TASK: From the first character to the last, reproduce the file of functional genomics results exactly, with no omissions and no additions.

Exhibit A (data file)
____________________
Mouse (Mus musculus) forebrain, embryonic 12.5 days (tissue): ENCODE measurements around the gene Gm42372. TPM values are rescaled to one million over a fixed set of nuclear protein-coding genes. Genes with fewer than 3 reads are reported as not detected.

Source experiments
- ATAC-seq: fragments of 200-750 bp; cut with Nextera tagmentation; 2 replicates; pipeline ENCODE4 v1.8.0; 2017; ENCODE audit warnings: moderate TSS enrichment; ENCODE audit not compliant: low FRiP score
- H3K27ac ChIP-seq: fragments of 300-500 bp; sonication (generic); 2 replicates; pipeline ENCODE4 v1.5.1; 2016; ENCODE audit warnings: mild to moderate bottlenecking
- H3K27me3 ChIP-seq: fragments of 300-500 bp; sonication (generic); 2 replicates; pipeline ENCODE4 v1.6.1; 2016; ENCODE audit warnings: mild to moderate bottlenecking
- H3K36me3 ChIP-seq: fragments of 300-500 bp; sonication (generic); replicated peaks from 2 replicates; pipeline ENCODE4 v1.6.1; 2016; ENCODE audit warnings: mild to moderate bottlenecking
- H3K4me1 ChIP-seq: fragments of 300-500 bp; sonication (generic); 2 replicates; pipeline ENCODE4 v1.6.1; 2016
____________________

Mouse (Mus musculus) forebrain, embryonic 12.5 days (tissue): ENCODE measurements around the gene Gm42372. TPM values are rescaled to one million over a fixed set of nuclear protein-coding genes. Genes with fewer than 3 reads are reported as not detected.

Source experiments
- ATAC-seq: fragments of 200-750 bp; cut with Nextera tagmentation; 2 replicates; pipeline ENCODE4 v1.8.0; 2017; ENCODE audit warnings: moderate TSS enrichment; ENCODE audit not compliant: low FRiP score
- H3K27ac ChIP-seq: fragments of 300-500 bp; sonication (generic); 2 replicates; pipeline ENCODE4 v1.5.1; 2016; ENCODE audit warnings: mild to moderate bottlenecking
- H3K27me3 ChIP-seq: fragments of 300-500 bp; sonication (generic); 2 replicates; pipeline ENCODE4 v1.6.1; 2016; ENCODE audit warnings: mild to moderate bottlenecking
- H3K36me3 ChIP-seq: fragments of 300-500 bp; sonication (generic); replicated peaks from 2 replicates; pipeline ENCODE4 v1.6.1; 2016; ENCODE audit warnings: mild to moderate bottlenecking
- H3K4me1 ChIP-seq: fragments of 300-500 bp; sonication (generic); 2 replicates; pipeline ENCODE4 v1.6.1; 2016